Texas Resident Sentenced to 70 Months in Prison for $17 Million Scheme to Defraud the U.S. Export-Import Bank
WASHINGTON – An El Paso, Texas, resident was sentenced yesterday to 70 months in prison for his role in a scheme to defraud the Export-Import Bank of the United States (Ex-Im Bank) of more than $17 million, announced Assistant Attorney General Lanny A. Breuer of the Criminal Division; Osvaldo L. Gratacos, Inspector General of the Ex-Im Bank; and Manuel Oyola-Torres, Special Agent in Charge for U.S. Immigration and Customs Enforcement’s (ICE) Homeland Security Investigations (HSI) in El Paso.
Jose Velasco, 40, was also sentenced by Judge Reginald Walton in U.S. District Court in Washington, D.C., to three years of supervised release and was ordered to pay $17.9 million in restitution and $17.9 million in forfeiture. Velasco pleaded guilty on Sept. 24, 2010, to a criminal information charging him with one count of wire fraud and one count of conspiracy to defraud the United States.
According to court documents, Velasco was the owner of Alamo Freight Forwarding, a company located in El Paso that purported to be a freight forwarding company specializing in the export of heavy equipment to Mexico. Velasco admitted that he and others conspired to defraud the Ex-Im Bank. From April 2004 through November 2007, Velasco purported to act as a freight forwarder in approximately 13 loan transactions with various lending banks whose loans were insured or guaranteed by Ex-Im Bank. The transactions involved a total of approximately $17.9 million. As part of the fraud scheme, Velasco and others prepared and submitted false documents to Ex-Im Bank falsely stating that goods and equipment had been purchased and shipped to buyers in Mexico. Velasco and others prepared false commercial invoices, bills of sale, bills of lading, and false Mexican Customs documents called “Pedimentos.” According to court records, all of the fraudulent loans in which Alamo Freight Forwarding was involved subsequently defaulted, causing Ex-Im Bank to pay claims losses to the lending banks in the amount of $17.9 million.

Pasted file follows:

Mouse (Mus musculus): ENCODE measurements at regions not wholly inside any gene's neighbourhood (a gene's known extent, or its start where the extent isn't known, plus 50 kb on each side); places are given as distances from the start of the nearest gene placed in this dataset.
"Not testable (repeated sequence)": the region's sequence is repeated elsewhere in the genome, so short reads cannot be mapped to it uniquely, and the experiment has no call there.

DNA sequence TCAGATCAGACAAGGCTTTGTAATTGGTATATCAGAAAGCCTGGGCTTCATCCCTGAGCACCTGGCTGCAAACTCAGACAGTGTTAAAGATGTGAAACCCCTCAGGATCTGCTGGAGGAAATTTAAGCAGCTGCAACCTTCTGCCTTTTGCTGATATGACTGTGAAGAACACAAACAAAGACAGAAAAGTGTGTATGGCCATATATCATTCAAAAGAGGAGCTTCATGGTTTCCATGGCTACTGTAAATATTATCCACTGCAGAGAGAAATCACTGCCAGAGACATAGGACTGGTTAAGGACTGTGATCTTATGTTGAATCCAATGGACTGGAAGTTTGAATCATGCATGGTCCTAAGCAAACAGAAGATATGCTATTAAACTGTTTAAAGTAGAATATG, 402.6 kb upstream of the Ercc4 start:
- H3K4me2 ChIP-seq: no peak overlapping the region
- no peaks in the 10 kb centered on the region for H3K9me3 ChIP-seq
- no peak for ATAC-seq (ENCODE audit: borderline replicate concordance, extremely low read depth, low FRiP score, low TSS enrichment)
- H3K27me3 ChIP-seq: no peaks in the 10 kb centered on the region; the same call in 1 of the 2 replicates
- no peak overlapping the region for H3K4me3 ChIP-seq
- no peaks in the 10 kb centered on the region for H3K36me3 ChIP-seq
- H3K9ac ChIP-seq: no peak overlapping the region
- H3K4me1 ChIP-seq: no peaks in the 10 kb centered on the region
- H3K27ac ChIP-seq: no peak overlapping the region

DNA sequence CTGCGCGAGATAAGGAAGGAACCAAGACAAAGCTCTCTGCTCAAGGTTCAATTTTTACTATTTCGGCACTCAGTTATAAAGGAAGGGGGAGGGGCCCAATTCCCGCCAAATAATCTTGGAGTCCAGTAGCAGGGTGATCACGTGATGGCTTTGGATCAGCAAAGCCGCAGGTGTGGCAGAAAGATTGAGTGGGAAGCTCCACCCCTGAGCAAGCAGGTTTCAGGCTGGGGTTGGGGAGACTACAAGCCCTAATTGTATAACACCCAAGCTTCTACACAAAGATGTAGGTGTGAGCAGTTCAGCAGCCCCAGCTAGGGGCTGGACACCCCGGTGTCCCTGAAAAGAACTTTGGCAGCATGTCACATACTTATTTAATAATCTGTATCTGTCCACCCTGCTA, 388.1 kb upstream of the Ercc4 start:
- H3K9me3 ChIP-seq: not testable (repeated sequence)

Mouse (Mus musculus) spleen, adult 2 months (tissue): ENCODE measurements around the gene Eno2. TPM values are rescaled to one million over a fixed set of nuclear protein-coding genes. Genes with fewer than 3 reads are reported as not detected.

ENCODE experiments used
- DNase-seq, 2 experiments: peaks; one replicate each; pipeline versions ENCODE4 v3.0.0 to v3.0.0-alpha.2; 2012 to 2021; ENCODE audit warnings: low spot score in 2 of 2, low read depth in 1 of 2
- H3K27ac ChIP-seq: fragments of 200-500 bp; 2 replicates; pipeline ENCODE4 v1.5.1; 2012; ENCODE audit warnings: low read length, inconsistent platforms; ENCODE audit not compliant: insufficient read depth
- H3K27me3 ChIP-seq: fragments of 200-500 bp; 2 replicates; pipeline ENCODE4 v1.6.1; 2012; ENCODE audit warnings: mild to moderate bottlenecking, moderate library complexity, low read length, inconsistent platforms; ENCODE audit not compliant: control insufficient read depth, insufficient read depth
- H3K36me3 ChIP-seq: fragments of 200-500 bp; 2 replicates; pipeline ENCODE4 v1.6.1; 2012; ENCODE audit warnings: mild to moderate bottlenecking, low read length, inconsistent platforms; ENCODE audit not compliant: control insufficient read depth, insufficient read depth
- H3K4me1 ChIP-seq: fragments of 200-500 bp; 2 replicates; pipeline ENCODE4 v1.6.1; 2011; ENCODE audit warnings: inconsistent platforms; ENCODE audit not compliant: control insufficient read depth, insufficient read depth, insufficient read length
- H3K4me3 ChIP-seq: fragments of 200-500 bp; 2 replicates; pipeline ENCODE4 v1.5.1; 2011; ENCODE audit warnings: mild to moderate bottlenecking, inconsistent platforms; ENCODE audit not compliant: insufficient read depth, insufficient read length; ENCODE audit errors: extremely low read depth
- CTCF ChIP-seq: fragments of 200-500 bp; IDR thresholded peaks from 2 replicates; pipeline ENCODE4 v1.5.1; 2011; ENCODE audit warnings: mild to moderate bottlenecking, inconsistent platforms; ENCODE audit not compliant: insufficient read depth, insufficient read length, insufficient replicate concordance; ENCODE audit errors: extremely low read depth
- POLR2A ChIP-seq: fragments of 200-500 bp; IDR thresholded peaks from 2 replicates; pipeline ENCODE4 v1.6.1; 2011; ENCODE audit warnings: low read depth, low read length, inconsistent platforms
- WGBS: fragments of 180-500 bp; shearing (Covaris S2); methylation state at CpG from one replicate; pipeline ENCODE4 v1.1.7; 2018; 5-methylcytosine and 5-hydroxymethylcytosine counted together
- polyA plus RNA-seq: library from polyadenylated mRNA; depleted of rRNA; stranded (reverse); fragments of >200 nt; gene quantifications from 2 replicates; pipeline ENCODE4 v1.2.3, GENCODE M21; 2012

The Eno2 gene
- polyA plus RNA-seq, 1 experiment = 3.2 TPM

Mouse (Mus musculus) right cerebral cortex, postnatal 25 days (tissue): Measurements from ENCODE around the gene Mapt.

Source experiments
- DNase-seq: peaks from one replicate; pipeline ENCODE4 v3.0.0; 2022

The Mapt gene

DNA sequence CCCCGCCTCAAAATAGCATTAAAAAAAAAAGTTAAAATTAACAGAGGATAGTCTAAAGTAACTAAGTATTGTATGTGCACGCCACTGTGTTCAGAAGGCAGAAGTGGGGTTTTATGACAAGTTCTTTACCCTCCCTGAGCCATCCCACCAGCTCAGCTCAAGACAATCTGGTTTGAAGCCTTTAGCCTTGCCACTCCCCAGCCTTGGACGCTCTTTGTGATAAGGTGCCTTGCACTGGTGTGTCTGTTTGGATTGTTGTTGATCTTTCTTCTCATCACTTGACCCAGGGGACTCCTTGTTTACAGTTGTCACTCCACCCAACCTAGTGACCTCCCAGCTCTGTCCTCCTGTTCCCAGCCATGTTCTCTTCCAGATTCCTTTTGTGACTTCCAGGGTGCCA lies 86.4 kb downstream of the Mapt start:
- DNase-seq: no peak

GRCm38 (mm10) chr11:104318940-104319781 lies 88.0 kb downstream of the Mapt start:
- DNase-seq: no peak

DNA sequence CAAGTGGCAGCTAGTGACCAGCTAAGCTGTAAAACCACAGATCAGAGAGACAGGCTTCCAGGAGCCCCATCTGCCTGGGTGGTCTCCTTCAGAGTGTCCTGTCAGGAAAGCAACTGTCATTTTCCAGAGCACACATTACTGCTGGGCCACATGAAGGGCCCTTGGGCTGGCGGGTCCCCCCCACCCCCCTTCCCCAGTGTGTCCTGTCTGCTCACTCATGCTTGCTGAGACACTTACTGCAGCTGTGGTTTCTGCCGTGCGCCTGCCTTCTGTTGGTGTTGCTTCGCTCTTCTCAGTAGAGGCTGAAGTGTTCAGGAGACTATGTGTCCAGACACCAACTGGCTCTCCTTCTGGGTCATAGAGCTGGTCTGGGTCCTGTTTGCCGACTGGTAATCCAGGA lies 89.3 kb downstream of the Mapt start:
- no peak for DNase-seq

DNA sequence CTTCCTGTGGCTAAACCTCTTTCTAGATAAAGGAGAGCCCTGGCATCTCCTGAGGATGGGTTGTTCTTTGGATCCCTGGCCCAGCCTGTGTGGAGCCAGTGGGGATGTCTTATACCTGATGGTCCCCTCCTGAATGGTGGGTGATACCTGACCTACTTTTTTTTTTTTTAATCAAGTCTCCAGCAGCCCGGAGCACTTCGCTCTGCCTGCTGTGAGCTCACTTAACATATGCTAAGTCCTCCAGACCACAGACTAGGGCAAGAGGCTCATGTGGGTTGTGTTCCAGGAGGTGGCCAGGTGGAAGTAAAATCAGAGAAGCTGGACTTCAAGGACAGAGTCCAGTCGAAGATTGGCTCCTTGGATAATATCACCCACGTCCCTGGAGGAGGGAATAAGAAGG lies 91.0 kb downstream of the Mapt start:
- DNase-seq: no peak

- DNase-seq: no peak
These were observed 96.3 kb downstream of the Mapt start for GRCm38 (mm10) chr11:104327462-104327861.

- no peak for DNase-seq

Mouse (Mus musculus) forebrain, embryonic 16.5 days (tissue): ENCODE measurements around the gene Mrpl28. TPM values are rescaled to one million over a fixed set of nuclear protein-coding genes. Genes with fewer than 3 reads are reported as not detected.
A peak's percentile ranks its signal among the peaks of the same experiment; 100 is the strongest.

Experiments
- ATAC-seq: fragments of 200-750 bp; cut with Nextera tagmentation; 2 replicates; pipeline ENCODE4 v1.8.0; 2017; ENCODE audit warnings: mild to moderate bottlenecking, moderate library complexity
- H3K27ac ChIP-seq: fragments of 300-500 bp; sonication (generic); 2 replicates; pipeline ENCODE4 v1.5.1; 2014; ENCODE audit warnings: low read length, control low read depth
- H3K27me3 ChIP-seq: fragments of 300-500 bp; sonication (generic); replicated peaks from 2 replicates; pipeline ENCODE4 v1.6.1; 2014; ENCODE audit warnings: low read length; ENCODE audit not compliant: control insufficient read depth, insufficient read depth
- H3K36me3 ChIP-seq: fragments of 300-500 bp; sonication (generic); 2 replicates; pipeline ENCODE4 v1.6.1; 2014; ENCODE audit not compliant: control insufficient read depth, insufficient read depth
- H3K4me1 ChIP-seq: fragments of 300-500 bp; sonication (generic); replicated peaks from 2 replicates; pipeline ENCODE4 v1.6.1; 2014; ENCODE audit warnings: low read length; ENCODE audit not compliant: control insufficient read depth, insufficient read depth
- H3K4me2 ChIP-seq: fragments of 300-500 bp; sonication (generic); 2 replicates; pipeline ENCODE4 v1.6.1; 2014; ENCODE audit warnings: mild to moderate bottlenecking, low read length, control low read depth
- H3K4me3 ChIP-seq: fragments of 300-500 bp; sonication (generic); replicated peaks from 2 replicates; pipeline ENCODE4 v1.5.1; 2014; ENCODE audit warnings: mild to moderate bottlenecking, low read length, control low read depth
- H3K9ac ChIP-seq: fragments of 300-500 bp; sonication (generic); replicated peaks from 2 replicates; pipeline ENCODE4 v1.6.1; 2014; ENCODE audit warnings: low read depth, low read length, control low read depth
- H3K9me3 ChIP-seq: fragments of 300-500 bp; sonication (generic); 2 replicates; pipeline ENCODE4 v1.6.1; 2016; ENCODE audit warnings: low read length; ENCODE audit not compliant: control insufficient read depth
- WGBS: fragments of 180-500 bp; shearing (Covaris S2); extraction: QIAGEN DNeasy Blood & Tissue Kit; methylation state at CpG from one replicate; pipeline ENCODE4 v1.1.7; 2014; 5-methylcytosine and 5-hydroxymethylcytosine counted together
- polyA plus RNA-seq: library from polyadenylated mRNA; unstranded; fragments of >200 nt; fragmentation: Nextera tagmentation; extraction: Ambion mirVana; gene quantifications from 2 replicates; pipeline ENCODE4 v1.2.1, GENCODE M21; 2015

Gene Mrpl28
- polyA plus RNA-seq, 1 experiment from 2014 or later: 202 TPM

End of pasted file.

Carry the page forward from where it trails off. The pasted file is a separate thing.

The case is being prosecuted by Senior Trial Attorney Peter B. Loewenberg and Senior Litigation Counsel Patrick Donley of the Criminal Division’s Fraud Section. The case is being investigated by the Ex-Im Bank Office of Inspector General and ICE HSI in El Paso.